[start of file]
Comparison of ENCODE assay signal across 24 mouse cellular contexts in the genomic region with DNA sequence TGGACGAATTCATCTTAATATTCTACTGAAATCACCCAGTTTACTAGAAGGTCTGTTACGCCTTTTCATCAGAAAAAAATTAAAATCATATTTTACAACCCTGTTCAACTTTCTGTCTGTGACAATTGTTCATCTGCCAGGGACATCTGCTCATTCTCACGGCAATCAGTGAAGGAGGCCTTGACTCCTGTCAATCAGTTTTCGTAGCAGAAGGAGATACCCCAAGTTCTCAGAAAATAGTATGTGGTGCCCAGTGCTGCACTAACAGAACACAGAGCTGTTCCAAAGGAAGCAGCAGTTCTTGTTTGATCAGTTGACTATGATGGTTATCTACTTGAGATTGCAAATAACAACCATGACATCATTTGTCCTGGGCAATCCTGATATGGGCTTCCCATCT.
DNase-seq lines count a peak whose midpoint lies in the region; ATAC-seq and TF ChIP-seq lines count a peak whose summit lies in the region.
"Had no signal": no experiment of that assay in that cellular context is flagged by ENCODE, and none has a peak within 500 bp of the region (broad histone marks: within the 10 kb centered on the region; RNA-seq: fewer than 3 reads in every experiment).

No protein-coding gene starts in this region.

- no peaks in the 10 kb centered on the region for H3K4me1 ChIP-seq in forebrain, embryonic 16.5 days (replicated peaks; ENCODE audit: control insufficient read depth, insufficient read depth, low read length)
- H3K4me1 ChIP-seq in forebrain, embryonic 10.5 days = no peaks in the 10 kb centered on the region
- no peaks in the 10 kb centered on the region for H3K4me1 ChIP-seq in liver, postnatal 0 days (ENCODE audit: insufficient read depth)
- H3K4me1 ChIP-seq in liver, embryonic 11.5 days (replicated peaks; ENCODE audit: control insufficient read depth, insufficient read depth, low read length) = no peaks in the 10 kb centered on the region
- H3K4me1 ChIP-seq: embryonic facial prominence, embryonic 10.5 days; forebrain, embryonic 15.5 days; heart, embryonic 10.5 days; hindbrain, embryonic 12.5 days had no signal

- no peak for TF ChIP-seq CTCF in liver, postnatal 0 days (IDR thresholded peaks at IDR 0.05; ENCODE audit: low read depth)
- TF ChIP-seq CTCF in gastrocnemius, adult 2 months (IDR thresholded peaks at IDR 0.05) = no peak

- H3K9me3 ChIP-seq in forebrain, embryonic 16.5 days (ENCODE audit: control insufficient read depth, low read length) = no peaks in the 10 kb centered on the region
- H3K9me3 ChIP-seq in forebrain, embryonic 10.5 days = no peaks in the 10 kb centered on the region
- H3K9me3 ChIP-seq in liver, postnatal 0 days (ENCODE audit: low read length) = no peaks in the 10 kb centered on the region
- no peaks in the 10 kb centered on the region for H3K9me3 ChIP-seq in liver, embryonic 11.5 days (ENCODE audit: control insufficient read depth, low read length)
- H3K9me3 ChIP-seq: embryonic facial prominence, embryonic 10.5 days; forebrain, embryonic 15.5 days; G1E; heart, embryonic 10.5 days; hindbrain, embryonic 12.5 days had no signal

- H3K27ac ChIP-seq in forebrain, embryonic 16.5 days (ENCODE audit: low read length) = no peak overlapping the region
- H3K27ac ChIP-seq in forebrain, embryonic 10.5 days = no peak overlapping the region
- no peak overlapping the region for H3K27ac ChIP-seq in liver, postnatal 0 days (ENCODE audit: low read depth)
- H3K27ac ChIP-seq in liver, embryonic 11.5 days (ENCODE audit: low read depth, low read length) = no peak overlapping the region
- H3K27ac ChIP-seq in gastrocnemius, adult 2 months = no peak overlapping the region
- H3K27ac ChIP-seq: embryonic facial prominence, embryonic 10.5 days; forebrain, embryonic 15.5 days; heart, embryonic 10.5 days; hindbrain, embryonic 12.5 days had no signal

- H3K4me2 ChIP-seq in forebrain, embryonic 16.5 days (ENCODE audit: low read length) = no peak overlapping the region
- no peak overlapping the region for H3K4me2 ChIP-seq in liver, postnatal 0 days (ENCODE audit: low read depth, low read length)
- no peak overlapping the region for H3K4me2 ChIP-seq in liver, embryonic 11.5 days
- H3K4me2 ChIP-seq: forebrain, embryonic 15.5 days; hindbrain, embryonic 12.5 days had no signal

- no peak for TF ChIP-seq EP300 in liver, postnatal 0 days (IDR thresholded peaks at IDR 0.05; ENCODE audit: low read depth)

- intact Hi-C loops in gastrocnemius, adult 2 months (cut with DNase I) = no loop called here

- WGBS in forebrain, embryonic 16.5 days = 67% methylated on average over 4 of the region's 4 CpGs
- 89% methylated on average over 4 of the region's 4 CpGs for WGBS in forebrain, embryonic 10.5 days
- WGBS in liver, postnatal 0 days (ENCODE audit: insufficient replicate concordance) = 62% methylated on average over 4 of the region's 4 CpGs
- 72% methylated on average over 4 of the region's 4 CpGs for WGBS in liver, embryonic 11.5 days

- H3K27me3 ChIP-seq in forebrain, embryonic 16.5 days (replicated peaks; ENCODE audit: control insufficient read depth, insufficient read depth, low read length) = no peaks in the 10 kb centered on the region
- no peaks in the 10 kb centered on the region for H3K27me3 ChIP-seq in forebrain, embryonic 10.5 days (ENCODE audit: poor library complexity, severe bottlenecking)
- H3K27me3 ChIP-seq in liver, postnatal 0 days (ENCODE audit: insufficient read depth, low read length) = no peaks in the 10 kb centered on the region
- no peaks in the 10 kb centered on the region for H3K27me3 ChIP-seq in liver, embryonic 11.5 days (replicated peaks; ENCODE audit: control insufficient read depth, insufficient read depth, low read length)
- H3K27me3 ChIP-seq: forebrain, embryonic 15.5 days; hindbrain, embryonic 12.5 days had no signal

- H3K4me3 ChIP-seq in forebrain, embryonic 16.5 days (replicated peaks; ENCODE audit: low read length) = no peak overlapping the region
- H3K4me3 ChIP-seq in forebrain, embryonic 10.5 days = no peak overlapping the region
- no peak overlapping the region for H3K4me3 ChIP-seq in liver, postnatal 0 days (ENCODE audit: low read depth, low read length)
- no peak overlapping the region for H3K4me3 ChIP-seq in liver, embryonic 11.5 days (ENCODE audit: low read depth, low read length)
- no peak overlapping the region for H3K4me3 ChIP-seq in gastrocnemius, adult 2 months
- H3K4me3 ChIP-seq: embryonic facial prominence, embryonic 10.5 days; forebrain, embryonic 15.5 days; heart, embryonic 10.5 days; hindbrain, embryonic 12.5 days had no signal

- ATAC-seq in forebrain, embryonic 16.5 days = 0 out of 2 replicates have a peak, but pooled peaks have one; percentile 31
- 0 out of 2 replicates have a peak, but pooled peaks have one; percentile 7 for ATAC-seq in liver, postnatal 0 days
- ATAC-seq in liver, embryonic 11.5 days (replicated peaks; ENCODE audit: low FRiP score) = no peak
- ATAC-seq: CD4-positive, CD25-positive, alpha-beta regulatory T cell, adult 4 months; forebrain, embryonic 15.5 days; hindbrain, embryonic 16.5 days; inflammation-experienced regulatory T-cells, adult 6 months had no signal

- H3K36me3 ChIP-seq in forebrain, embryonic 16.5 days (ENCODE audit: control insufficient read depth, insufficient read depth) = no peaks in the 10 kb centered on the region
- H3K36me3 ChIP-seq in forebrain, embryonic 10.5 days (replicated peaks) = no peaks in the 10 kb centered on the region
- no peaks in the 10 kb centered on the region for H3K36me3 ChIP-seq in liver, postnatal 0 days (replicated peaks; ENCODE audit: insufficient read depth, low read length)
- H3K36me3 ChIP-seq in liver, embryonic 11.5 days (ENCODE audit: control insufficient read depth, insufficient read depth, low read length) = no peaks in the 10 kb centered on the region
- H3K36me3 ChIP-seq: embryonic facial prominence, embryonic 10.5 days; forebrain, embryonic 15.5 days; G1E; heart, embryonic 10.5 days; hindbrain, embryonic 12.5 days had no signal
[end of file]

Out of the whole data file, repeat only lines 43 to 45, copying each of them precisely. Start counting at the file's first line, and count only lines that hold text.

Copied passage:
- H3K4me3 ChIP-seq: embryonic facial prominence, embryonic 10.5 days; forebrain, embryonic 15.5 days; heart, embryonic 10.5 days; hindbrain, embryonic 12.5 days had no signal

- ATAC-seq in forebrain, embryonic 16.5 days = 0 out of 2 replicates have a peak, but pooled peaks have one; percentile 31
- 0 out of 2 replicates have a peak, but pooled peaks have one; percentile 7 for ATAC-seq in liver, postnatal 0 days